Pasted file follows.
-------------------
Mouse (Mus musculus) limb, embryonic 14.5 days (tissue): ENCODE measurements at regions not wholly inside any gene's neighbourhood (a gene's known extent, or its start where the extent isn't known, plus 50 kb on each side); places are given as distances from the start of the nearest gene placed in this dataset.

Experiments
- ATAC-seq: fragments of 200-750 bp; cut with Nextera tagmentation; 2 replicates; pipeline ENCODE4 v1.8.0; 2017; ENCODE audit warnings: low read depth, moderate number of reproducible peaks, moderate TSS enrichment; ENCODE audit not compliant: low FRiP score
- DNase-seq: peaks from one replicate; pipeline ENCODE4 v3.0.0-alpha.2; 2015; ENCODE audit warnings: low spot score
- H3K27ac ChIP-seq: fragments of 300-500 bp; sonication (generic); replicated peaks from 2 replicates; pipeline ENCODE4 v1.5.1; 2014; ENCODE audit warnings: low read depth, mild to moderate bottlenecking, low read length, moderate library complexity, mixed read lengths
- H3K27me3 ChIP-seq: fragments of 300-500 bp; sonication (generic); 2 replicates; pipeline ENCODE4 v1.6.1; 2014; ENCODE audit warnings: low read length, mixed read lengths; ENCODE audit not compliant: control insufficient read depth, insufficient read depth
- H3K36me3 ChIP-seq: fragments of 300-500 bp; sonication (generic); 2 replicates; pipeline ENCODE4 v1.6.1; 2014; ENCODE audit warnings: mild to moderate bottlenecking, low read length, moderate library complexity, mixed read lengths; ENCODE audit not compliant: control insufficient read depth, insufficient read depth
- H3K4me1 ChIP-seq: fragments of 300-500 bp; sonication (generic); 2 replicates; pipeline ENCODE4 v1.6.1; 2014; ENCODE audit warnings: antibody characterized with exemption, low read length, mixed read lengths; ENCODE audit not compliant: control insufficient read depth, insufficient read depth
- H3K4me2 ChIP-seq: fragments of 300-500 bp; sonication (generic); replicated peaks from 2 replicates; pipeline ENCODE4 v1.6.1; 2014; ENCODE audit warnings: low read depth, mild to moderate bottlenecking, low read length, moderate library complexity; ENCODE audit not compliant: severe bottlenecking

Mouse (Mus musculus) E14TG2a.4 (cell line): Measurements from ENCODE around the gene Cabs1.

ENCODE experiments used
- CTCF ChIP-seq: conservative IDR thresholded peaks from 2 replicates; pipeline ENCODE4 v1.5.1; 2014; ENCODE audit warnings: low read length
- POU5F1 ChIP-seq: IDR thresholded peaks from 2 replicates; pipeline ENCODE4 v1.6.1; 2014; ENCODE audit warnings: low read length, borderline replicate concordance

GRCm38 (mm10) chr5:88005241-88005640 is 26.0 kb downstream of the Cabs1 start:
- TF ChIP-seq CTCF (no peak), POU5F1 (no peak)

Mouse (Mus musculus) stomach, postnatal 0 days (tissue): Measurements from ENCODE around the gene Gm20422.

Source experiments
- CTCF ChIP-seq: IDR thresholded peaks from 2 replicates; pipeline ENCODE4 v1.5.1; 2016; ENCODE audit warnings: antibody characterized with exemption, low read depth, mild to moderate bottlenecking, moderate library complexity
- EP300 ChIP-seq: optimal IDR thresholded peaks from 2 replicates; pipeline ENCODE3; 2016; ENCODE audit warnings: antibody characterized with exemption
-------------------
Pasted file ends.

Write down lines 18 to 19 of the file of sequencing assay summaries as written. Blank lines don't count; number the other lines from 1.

- CTCF ChIP-seq: IDR thresholded peaks from 2 replicates; pipeline ENCODE4 v1.5.1; 2016; ENCODE audit warnings: antibody characterized with exemption, low read depth, mild to moderate bottlenecking, moderate library complexity
- EP300 ChIP-seq: optimal IDR thresholded peaks from 2 replicates; pipeline ENCODE3; 2016; ENCODE audit warnings: antibody characterized with exemption